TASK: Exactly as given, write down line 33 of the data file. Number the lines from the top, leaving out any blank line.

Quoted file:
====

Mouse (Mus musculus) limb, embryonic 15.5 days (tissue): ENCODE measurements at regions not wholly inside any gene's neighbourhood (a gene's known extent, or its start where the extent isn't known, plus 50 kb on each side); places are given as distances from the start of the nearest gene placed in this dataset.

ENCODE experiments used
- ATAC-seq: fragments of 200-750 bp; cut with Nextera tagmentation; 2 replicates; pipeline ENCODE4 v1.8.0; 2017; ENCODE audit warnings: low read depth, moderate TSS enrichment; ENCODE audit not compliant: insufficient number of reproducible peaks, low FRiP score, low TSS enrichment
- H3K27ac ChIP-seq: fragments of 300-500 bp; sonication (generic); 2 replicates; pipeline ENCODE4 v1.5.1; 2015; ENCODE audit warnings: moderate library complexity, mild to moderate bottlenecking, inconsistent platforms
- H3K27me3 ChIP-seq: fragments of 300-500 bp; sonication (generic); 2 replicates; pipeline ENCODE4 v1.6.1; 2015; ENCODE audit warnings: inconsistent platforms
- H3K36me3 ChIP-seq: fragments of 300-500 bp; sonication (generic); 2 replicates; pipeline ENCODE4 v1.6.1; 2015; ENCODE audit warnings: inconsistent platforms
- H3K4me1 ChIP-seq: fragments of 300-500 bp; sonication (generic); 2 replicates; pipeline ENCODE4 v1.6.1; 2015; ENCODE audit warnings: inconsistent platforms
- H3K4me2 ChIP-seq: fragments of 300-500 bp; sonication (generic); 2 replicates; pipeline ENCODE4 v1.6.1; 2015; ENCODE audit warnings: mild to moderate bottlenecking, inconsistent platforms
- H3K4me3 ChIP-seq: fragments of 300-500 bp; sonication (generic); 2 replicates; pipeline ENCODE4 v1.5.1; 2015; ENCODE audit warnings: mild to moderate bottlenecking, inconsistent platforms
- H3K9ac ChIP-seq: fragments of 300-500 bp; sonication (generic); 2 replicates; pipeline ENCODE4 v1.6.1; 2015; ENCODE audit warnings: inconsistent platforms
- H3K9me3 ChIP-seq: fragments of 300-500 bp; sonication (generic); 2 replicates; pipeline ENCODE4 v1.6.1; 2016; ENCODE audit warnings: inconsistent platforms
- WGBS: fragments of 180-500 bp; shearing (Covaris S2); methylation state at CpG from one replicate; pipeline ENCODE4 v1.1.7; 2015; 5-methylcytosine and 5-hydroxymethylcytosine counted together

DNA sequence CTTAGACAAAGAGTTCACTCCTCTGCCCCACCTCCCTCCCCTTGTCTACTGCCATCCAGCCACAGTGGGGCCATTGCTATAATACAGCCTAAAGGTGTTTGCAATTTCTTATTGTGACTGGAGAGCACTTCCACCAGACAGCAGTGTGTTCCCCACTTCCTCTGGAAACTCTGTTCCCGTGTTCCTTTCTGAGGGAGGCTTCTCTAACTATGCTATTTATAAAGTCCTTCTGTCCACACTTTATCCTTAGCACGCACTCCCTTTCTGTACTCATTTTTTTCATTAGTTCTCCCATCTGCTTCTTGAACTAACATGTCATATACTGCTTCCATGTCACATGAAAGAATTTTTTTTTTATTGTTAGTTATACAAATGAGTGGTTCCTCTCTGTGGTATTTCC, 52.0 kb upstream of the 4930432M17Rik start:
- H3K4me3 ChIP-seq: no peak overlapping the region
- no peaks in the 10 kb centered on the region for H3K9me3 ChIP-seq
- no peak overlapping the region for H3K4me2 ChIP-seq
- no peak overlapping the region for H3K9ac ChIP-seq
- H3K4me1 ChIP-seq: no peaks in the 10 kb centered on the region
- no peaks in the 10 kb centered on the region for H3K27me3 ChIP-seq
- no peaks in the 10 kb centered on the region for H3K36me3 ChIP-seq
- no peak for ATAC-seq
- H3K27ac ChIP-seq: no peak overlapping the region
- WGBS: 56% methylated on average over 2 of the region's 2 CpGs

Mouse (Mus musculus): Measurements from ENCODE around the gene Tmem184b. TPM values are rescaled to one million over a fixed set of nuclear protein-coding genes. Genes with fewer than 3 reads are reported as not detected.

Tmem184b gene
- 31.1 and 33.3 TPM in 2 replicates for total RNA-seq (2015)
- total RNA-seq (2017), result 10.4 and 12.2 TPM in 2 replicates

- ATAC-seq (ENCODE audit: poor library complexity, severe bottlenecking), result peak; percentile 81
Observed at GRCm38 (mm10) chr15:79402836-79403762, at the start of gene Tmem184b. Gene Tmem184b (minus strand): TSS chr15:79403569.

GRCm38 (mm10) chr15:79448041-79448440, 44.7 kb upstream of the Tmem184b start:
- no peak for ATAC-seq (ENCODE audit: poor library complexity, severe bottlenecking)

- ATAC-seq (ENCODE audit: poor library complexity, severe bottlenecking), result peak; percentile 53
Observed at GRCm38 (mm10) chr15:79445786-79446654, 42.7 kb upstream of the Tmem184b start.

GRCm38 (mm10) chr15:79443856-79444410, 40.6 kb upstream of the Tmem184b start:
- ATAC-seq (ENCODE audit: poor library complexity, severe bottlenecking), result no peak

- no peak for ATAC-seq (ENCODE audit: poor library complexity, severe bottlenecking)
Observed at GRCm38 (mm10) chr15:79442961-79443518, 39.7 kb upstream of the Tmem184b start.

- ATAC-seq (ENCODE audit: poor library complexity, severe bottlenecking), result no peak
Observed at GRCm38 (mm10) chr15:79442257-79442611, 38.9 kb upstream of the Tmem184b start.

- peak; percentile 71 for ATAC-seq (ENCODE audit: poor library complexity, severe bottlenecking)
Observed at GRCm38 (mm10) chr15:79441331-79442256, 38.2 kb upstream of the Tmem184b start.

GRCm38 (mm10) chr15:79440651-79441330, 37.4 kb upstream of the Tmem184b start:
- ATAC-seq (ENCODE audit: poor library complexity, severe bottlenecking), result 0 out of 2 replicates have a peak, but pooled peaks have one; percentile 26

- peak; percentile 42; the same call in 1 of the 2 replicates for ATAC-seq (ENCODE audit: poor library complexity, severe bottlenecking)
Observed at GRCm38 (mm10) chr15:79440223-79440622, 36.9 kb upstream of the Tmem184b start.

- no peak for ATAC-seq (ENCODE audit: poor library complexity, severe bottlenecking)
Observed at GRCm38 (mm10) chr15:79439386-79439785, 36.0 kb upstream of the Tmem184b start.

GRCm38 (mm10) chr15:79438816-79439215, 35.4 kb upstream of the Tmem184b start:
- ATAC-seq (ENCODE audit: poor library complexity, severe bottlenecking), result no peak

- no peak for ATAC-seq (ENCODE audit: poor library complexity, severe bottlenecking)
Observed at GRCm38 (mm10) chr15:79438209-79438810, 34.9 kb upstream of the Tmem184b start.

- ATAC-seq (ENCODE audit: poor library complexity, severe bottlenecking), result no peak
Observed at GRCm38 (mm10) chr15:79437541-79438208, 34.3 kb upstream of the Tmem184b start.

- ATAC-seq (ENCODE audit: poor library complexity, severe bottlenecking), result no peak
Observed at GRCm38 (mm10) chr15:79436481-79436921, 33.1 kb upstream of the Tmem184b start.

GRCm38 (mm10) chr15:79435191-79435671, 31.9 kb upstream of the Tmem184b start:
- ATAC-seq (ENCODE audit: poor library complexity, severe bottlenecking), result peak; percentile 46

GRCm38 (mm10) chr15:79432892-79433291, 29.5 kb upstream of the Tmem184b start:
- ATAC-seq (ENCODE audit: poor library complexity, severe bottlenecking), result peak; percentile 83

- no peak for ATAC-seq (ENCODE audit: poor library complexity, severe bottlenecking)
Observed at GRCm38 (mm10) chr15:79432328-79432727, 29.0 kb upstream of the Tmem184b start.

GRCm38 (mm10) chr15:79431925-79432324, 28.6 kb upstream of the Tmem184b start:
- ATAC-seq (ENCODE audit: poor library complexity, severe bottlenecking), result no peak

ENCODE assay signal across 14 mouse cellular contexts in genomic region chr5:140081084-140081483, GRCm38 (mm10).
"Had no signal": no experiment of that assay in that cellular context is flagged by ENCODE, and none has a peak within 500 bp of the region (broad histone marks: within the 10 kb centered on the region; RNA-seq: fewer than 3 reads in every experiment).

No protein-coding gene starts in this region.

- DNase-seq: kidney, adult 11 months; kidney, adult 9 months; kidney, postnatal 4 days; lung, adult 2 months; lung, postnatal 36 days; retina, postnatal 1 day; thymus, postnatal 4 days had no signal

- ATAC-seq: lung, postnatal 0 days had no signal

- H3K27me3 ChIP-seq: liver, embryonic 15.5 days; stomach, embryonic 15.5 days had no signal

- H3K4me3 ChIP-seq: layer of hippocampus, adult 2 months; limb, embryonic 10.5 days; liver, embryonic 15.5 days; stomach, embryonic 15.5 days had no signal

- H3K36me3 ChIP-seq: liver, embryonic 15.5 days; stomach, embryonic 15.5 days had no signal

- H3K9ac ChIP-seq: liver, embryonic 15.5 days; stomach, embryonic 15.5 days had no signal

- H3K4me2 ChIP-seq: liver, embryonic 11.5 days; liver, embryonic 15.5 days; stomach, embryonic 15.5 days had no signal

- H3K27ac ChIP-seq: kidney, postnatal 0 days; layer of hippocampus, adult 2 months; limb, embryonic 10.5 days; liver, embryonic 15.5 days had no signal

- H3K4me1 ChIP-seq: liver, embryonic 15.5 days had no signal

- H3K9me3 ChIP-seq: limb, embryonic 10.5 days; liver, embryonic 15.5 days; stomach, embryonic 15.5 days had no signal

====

Observed at GRCm38 (mm10) chr15:79445786-79446654, 42.7 kb upstream of the Tmem184b start.